Finally today, we see John the Baptist come on to the scene.  Luke makes a point to link John’s ministry in the desert to the passage of Isaiah 52, talking about the one who would come to prepare the way for the Lord.  There is much to be talked about that has to do with Jesus’ preparation for ministry, including His baptism and wilderness experience, however I think today it is important to recognize the preparation that John is doing in the name of the Lord.  We read that “the Word of the Lord came to John” in much the same language that is used to talk about the prophets in the Old Testament.  Though Luke doesn’t always make a point to link what he is writing to the Old Testament Scriptures, in chapter 3 He does it several times making sure that the reader knows that this isn’t something entirely new that is happening, but instead is a continuation of what has already been foretold.  John is preparing the way by calling people to repentance, a voice calling in the desert after several hundred years of what seemed like silence from God.  This direct link along with Luke’s linking Jesus to all of Israel’s history all the way back to Adam is a very specific attempt to show that God has been at work throughout history to bring all of this to fruition in the person of Jesus Christ.



Day 295: Luke 1; Introduction to the Gospel of Luke

The relationships between the three synoptic g...

The relationships between the three synoptic gospels. Source: A Statistical Study of the Synoptic Problem by A.M. Horore (Photo credit: Wikipedia)

The Gospel of Luke is the third and last of the “synoptic” Gospels.  Along with Matthew and Mark, the Gospel of Luke seeks to tell the story of Jesus’ life in a fairly similar sequence, often with somewhat similar wording.  In fact, almost half of the content of the books of Luke and Matthew are found in the book of Mark, and about a quarter of the content of Matthew and Luke are the same, though independent of Mark.  The book of John is also one of the Gospels, however it does tell the story of Jesus in quite the same order as the others for various reasons mostly relating to the purpose of John’s writing and his audience.  These “discrepancies” are sometimes sighted as a way of showing that the Gospels are not entirely reliable when it comes to the facts and timeline of Jesus’ life.  However, in many ways this is similar to having four people that were at an event tell you about their experience, not one would be exactly the same as the other, but all would be true from their particular perspective.  If you combine this with the differences in purpose for writing these Gospels, I think that we are blessed in that we can see a several different perspectives of Jesus’ life and ministry, all working together to give us a more in depth view of our Savior.

Though we don’t really know much about Luke as a person, tradition holds that he was a doctor and a contemporary of Paul.  It is also likely that he was a Gentile Christian convert, not an eyewitness to the life of Jesus, but who did considerable research into His life and ministry.  If Mark was the “News Report” version of Jesus’ life, Luke would be the documentary.  Luke is the longest of the Gospels, and has really contains the most detail.  Apart from the Gospel of John, Luke also holds within its texts, the highest percentage of unique material of the four Gospels.  Connected to this book is the book of Acts, which we could call “2nd Luke” because it is a continuation of the story as the Apostles transition into the early Church after Jesus is taken to heaven.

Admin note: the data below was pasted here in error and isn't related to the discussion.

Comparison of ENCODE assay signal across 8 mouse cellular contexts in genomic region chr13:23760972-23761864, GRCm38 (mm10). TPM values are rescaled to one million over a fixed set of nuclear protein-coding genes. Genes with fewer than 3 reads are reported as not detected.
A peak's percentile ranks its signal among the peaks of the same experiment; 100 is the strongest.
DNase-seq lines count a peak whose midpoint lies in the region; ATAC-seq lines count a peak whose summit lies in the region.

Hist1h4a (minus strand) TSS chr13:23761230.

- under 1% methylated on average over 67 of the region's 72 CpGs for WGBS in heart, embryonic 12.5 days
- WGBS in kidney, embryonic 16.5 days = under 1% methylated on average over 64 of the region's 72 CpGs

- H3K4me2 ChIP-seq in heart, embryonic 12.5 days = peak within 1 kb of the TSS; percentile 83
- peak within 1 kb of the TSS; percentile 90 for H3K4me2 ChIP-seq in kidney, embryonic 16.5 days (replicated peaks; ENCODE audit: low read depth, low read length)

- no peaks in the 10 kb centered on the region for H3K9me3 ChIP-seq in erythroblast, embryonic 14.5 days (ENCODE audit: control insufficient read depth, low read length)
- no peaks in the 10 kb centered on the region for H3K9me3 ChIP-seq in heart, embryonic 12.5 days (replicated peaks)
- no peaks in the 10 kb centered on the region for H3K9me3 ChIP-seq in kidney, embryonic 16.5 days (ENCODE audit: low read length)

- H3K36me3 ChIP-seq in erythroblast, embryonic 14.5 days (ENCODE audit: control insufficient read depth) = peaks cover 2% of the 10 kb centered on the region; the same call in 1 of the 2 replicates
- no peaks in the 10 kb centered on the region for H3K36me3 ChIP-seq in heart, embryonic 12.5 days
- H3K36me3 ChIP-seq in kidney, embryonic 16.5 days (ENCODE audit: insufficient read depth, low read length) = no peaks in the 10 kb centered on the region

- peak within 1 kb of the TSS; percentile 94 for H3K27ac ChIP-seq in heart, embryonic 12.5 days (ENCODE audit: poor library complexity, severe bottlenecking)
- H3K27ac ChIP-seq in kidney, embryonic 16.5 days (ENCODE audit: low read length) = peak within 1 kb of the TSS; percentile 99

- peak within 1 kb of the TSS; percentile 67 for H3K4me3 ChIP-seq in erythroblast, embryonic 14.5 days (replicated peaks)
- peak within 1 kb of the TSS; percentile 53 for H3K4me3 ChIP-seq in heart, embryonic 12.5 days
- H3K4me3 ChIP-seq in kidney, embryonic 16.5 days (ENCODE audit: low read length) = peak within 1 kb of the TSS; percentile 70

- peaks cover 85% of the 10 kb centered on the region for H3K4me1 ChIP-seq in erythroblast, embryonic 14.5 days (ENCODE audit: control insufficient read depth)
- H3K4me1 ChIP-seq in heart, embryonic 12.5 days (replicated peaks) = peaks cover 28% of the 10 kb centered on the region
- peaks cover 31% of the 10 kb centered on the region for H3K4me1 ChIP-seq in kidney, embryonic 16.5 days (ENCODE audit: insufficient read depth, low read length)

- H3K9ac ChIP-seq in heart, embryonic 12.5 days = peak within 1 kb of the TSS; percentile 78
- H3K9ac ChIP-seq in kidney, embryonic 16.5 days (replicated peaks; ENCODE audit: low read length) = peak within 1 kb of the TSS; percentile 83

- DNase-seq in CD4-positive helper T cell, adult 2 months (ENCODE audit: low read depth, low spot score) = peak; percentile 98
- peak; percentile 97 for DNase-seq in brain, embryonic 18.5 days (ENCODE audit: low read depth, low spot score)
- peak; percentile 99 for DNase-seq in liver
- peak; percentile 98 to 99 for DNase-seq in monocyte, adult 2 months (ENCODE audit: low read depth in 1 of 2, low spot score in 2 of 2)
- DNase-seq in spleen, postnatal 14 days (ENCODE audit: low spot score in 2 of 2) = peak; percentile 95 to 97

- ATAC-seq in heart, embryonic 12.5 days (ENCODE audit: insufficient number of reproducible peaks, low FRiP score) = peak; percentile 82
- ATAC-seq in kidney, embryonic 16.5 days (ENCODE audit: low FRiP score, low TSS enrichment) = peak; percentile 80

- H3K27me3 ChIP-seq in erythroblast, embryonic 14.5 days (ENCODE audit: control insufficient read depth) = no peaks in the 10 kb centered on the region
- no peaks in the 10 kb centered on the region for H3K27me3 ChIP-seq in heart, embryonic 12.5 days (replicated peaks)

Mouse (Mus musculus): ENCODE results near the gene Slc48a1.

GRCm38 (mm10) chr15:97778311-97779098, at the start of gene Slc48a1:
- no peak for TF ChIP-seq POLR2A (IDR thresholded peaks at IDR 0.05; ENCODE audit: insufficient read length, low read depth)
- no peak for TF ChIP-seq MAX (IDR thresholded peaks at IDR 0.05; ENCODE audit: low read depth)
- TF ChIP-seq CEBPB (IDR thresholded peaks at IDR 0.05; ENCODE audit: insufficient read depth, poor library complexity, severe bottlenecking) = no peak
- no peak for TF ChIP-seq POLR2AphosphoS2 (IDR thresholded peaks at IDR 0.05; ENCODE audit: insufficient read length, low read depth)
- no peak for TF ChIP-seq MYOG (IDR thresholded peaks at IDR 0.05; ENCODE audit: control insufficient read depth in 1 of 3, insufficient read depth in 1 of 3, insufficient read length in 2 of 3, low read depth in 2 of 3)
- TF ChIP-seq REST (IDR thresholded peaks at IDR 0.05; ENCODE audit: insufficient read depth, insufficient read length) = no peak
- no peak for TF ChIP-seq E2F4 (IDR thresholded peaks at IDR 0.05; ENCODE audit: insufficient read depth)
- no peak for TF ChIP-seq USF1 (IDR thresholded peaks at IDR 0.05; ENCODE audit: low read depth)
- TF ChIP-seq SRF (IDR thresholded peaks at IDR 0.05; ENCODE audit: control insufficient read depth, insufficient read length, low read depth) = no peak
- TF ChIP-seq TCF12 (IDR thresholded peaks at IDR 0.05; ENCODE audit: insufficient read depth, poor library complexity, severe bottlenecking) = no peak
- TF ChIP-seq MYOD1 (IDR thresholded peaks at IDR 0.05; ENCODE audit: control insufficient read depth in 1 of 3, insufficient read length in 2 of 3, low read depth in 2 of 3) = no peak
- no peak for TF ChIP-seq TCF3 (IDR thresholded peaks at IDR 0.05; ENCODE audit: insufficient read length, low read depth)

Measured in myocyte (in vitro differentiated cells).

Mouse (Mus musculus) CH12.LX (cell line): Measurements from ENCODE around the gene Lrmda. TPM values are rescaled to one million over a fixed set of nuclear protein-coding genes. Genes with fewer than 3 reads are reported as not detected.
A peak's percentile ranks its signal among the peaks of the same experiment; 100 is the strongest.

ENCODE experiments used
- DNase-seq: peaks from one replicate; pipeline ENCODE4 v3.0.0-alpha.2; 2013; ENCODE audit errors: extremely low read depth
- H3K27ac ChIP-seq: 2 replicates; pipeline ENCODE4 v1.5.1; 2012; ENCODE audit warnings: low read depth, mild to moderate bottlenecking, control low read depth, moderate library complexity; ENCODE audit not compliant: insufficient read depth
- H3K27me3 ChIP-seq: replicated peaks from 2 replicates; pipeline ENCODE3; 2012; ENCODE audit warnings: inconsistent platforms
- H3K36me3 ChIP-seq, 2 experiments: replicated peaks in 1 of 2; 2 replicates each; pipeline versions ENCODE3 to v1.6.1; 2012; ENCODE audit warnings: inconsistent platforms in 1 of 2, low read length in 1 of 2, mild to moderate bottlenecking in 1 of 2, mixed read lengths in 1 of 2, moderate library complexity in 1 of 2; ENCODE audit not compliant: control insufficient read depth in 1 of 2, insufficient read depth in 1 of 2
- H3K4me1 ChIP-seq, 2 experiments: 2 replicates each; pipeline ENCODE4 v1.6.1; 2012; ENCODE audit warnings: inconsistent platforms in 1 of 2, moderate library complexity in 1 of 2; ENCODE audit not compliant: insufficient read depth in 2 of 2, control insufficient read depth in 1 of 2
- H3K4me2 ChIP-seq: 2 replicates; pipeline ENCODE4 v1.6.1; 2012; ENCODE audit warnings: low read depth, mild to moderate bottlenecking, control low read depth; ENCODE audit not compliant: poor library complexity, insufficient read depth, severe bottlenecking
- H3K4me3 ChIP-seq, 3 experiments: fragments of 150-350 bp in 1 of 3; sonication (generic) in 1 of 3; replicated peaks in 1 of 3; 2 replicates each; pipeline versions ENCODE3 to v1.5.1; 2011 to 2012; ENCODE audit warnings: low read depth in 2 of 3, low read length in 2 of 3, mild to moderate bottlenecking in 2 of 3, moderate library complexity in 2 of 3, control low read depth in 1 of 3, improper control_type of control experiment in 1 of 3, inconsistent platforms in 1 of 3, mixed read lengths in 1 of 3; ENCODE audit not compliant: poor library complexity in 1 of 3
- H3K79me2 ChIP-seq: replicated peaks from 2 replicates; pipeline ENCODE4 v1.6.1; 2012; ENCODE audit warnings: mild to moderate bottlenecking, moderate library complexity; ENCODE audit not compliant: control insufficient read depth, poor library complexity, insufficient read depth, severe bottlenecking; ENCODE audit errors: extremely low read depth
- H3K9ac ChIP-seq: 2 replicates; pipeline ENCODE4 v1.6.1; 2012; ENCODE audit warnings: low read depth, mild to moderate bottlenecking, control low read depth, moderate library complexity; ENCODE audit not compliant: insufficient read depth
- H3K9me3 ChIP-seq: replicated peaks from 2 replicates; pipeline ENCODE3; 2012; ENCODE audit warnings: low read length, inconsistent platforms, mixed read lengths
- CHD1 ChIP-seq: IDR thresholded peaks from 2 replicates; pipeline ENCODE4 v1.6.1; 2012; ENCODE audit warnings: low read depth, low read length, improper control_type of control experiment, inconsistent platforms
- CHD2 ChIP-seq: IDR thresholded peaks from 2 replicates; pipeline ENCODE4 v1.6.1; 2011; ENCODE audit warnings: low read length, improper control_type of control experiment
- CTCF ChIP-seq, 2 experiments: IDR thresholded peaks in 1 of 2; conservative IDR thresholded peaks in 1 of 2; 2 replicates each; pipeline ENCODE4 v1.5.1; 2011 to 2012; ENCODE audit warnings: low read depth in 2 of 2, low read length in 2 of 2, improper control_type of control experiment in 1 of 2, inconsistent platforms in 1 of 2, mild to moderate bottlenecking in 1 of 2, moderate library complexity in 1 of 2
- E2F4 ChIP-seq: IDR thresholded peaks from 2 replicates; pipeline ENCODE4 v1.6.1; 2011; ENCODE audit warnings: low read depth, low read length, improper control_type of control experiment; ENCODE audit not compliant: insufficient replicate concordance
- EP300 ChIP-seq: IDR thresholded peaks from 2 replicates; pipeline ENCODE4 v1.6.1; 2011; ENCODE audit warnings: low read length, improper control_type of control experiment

Our reading today begins the narratives of both John the Baptist and Jesus, talking about their conception and the miraculous events surrounding them  If you read closely the story of Zechariah, you’ll notice several similarities between his story and the story of Abraham and the birth of Isaac.  Both are hold and have barren wives who miraculously conceive in an advanced age.  Both births are foretold by God and are doubted by those that hear them.  More than this though, both births signal the fulfillment of God’s word in both the Covenant and the Prophets and show the reader that God is at work and on the move in a way that only God can be.

Luke 1 also contains the Magnificat, Mary’s song of praise for all that has been going on.  Take a moment to think about all that had been going on in Mary’s life.  She had been taken out of her ordinary existence and thrust into the very center of God’s working on earth.  She had been visited by Gabriel, one of the Archangels that has been in the very presence of God almighty.  She now is carrying a baby, still a virgin, of whom she has been told that “He will be great and will be called the Son of the Most High. And the Lord God will give to him the throne of his father David,  and he will reign over the house of Jacob forever, and of his kingdom there will be no end.”  What is her reaction in all of this?  A song of praise to God for all that has happened.  While she could have been afraid, uncertain, and even upset, she recognizes that God is doing something in her life and she trusts Him, and lifts up this song of praise, one of my favorite in the Bible:

My soul magnifies the Lord,
and my spirit rejoices in God my Savior,
for he has looked on the humble estate of his servant.